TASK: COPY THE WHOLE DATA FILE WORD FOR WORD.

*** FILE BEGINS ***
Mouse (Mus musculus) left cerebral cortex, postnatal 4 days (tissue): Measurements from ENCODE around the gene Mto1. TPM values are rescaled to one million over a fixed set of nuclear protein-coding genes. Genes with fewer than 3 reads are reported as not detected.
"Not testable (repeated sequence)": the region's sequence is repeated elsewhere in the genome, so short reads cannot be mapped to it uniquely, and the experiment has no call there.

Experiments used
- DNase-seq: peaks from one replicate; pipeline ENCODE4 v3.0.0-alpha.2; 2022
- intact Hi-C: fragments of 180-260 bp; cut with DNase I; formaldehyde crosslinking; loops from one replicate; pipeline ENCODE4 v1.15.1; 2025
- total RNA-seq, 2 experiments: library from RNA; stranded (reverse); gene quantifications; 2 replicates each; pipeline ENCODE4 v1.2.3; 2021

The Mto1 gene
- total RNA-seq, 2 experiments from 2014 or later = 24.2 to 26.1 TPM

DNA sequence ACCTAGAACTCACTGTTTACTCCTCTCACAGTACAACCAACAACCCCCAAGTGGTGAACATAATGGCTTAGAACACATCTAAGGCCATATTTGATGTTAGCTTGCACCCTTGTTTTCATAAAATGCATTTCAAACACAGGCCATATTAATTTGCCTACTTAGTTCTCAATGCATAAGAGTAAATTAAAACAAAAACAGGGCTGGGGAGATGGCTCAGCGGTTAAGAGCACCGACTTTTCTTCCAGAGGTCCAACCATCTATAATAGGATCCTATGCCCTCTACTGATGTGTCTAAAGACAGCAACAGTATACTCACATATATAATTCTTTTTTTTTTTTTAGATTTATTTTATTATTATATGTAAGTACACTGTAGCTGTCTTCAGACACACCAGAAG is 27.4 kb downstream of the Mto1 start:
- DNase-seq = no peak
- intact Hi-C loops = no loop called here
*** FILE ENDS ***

Mouse (Mus musculus) left cerebral cortex, postnatal 4 days (tissue): Measurements from ENCODE around the gene Mto1. TPM values are rescaled to one million over a fixed set of nuclear protein-coding genes. Genes with fewer than 3 reads are reported as not detected.
"Not testable (repeated sequence)": the region's sequence is repeated elsewhere in the genome, so short reads cannot be mapped to it uniquely, and the experiment has no call there.

Experiments used
- DNase-seq: peaks from one replicate; pipeline ENCODE4 v3.0.0-alpha.2; 2022
- intact Hi-C: fragments of 180-260 bp; cut with DNase I; formaldehyde crosslinking; loops from one replicate; pipeline ENCODE4 v1.15.1; 2025
- total RNA-seq, 2 experiments: library from RNA; stranded (reverse); gene quantifications; 2 replicates each; pipeline ENCODE4 v1.2.3; 2021

The Mto1 gene
- total RNA-seq, 2 experiments from 2014 or later = 24.2 to 26.1 TPM

DNA sequence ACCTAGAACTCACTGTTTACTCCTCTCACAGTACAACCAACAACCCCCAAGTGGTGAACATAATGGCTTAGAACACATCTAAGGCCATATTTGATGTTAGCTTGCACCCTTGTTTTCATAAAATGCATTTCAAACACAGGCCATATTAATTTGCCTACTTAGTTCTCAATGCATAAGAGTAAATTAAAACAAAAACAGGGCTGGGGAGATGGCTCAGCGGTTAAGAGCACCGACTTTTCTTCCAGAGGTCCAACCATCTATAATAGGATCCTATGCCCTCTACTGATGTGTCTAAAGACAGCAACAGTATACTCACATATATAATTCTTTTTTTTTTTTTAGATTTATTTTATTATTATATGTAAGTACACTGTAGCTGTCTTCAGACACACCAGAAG is 27.4 kb downstream of the Mto1 start:
- DNase-seq = no peak
- intact Hi-C loops = no loop called here